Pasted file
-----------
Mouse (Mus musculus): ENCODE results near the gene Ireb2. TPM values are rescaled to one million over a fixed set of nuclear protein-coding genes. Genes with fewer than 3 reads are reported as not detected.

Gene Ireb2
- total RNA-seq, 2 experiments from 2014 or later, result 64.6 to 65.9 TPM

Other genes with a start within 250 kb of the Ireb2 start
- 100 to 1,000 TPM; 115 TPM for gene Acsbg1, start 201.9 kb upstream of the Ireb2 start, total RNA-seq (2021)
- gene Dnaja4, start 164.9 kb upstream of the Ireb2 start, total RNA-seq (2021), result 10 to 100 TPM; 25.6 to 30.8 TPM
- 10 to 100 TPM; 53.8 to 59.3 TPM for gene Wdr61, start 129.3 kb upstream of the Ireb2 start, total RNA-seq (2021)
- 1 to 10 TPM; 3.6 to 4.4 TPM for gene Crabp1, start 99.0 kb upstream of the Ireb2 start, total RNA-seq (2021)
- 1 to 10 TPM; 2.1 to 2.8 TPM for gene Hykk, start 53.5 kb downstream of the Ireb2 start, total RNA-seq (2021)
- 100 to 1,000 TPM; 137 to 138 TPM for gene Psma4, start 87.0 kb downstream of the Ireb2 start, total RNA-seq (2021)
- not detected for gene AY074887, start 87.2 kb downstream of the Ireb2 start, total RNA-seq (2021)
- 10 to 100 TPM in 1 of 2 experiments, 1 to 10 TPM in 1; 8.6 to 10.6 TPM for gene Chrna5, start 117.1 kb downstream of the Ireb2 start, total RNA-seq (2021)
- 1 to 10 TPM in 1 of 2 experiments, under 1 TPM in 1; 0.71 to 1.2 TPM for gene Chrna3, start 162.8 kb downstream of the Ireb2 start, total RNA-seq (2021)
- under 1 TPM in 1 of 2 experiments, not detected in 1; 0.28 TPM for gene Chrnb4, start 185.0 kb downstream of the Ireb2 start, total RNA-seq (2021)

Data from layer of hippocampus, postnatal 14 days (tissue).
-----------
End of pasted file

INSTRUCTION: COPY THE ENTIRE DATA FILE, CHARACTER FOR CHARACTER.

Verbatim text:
Mouse (Mus musculus): ENCODE results near the gene Ireb2. TPM values are rescaled to one million over a fixed set of nuclear protein-coding genes. Genes with fewer than 3 reads are reported as not detected.

Gene Ireb2
- total RNA-seq, 2 experiments from 2014 or later, result 64.6 to 65.9 TPM

Other genes with a start within 250 kb of the Ireb2 start
- 100 to 1,000 TPM; 115 TPM for gene Acsbg1, start 201.9 kb upstream of the Ireb2 start, total RNA-seq (2021)
- gene Dnaja4, start 164.9 kb upstream of the Ireb2 start, total RNA-seq (2021), result 10 to 100 TPM; 25.6 to 30.8 TPM
- 10 to 100 TPM; 53.8 to 59.3 TPM for gene Wdr61, start 129.3 kb upstream of the Ireb2 start, total RNA-seq (2021)
- 1 to 10 TPM; 3.6 to 4.4 TPM for gene Crabp1, start 99.0 kb upstream of the Ireb2 start, total RNA-seq (2021)
- 1 to 10 TPM; 2.1 to 2.8 TPM for gene Hykk, start 53.5 kb downstream of the Ireb2 start, total RNA-seq (2021)
- 100 to 1,000 TPM; 137 to 138 TPM for gene Psma4, start 87.0 kb downstream of the Ireb2 start, total RNA-seq (2021)
- not detected for gene AY074887, start 87.2 kb downstream of the Ireb2 start, total RNA-seq (2021)
- 10 to 100 TPM in 1 of 2 experiments, 1 to 10 TPM in 1; 8.6 to 10.6 TPM for gene Chrna5, start 117.1 kb downstream of the Ireb2 start, total RNA-seq (2021)
- 1 to 10 TPM in 1 of 2 experiments, under 1 TPM in 1; 0.71 to 1.2 TPM for gene Chrna3, start 162.8 kb downstream of the Ireb2 start, total RNA-seq (2021)
- under 1 TPM in 1 of 2 experiments, not detected in 1; 0.28 TPM for gene Chrnb4, start 185.0 kb downstream of the Ireb2 start, total RNA-seq (2021)

Data from layer of hippocampus, postnatal 14 days (tissue).